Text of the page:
Ever have well-meaning people tell you to shake off feelings of sadness, frustration, or disappointment? It probably didn’t help. Similarly, when someone else is hurting, especially someone you love, you might try too hard to fix it. Empathy is feeling someone else’s emotions and letting that person know you fully understand. Sympathy is observing troubling events in someone’s life and letting that person know you’re concerned.
Sympathy is sometimes useful, such as when you want to maintain boundaries or focus on the task at hand, but it’s potentially less impactful than empathy. Make a difference with PACT: Purpose, Awareness, Compassion, and Treaty.
Purpose: Is your goal to let someone know you care (sympathy: e.g., “I wish this wasn’t happening to you; maybe we should talk about something less upsetting?”), or are you aiming to connect more deeply (empathy: e.g., “It feels like maybe part of you wants to talk about this more and part of you wants to set it aside right now.”)?
Awareness: Are you “observing” the person from afar (sympathy: e.g., “I hate that you’ve been having such a hard time lately.”), or trying to see the world through their eyes (empathy: e.g., “It feels like nothing is going right lately.”)?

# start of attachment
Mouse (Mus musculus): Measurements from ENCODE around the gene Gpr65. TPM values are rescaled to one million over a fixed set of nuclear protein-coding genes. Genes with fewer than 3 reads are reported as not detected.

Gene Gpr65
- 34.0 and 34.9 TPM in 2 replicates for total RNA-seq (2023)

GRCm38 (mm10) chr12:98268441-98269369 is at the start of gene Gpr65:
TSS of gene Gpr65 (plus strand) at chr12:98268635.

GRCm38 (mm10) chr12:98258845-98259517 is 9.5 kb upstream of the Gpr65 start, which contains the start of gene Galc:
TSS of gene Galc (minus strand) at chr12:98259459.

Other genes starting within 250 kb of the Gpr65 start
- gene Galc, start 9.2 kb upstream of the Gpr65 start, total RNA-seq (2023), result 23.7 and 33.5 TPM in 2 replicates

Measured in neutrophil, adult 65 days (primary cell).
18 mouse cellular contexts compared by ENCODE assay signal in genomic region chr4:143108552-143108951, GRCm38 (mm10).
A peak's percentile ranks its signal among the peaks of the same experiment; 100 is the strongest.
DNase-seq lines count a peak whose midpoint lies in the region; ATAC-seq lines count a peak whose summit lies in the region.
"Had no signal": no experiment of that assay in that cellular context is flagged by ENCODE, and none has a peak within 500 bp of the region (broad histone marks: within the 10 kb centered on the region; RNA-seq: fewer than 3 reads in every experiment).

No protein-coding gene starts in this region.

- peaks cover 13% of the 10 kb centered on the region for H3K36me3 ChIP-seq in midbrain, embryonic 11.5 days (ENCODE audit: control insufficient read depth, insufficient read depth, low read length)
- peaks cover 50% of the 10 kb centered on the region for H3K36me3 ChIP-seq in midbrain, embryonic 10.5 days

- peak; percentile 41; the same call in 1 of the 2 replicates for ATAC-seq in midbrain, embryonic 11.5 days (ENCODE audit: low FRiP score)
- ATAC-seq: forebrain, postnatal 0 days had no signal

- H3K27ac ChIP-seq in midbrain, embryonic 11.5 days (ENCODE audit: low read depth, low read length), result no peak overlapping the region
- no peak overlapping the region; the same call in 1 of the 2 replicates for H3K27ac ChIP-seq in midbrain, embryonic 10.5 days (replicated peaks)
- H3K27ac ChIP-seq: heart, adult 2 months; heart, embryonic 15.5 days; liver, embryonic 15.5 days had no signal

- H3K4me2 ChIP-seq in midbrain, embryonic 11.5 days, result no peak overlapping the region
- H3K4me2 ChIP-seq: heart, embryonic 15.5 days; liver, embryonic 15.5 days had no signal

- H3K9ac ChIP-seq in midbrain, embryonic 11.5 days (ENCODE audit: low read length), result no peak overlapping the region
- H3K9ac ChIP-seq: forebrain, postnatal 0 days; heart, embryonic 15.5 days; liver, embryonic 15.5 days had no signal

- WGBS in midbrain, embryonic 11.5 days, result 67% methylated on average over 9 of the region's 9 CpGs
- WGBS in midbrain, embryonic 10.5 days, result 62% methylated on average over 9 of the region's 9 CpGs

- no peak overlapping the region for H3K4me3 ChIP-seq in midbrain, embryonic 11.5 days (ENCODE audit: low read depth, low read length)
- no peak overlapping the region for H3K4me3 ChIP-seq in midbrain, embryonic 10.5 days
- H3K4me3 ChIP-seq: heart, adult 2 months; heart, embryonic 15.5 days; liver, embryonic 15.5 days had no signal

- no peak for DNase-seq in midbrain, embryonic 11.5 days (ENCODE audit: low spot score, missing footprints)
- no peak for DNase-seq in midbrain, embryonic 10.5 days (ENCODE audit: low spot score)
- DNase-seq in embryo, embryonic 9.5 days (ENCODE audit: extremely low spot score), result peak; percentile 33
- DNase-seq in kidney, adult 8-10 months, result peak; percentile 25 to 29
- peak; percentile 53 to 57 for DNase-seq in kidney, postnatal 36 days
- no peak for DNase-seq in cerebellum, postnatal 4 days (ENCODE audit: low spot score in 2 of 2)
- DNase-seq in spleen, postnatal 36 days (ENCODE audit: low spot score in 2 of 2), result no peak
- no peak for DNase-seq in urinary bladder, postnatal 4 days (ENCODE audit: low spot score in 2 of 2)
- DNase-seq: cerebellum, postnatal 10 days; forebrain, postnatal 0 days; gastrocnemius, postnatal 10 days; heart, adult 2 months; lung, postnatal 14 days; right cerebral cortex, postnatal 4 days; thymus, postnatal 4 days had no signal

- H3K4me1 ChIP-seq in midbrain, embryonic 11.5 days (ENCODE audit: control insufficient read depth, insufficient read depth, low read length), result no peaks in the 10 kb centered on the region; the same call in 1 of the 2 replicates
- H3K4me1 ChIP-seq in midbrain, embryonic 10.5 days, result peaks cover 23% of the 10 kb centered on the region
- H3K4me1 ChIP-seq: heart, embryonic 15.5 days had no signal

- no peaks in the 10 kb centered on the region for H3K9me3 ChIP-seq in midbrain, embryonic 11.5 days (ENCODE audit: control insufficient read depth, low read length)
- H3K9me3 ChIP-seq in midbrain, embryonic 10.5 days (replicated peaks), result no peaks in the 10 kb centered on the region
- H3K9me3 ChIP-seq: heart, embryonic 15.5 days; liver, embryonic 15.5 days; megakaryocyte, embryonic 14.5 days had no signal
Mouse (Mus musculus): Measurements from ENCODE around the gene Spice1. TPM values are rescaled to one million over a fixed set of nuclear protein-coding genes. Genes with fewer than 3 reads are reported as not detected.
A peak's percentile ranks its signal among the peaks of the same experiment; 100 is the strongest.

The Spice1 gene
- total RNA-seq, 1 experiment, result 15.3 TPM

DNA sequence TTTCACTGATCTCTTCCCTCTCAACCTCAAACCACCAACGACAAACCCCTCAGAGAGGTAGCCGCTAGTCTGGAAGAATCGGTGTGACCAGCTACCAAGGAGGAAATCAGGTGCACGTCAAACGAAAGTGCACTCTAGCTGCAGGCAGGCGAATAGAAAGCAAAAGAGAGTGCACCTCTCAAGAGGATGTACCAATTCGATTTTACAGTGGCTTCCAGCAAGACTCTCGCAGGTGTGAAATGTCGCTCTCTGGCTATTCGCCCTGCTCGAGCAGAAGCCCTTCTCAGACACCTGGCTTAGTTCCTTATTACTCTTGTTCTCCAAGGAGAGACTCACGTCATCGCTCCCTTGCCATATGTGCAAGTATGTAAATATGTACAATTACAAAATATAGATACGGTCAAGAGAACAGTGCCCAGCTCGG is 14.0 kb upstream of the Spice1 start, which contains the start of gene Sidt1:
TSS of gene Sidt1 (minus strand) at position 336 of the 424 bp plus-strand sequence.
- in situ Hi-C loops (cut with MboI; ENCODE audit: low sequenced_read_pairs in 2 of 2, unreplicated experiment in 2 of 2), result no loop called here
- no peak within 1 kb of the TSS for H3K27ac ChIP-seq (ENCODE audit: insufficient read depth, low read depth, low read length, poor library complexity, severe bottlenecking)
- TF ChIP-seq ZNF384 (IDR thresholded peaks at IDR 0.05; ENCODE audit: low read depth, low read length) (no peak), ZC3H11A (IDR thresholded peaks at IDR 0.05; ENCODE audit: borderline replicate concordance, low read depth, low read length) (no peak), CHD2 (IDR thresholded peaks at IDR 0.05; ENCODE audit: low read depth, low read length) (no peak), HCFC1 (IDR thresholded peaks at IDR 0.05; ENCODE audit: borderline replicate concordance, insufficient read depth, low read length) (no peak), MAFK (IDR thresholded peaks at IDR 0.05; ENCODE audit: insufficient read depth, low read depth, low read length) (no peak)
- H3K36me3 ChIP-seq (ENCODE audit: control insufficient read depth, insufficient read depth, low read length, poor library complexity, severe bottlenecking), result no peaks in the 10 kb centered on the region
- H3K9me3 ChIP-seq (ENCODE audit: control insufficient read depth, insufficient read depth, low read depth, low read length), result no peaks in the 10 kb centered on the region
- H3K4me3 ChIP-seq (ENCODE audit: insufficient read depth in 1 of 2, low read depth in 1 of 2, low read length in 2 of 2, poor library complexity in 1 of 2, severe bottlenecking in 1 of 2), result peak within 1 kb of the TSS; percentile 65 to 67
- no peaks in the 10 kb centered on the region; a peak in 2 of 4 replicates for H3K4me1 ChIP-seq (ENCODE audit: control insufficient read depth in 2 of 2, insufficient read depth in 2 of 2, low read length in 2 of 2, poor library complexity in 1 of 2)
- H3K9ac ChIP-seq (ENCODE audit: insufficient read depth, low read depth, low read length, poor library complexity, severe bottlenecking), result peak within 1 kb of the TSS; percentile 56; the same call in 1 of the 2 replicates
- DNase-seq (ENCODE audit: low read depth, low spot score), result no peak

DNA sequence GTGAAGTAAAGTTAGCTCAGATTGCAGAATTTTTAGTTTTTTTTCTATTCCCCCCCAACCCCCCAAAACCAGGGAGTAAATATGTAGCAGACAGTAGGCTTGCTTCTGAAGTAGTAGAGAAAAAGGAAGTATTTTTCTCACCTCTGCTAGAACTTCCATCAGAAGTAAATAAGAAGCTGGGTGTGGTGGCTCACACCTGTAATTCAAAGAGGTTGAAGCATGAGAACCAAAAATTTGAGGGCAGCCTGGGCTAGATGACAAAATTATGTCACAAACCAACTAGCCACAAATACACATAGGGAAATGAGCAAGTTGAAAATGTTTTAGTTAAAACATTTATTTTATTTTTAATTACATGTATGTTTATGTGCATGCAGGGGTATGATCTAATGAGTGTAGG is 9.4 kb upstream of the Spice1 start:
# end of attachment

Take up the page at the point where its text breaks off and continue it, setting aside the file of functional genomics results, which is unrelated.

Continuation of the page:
Compassion: You can try to understand somebody based on similar personal experiences or you can use your imagination to understand more deeply, putting yourself in the other person’s “shoes.”
Treaty: With sympathy, you might feel pulled to agree with someone (e.g., “Yup, you got kicked around.”), but that might also prevent him or her from considering alternative viewpoints. With empathy, you can tune into how somebody feels without necessarily agreeing with that person (e.g., “You feel abused, and it’s hard not to feel like a victim right now.”).
Try PACT daily and decide what’s helpful: empathy or sympathy.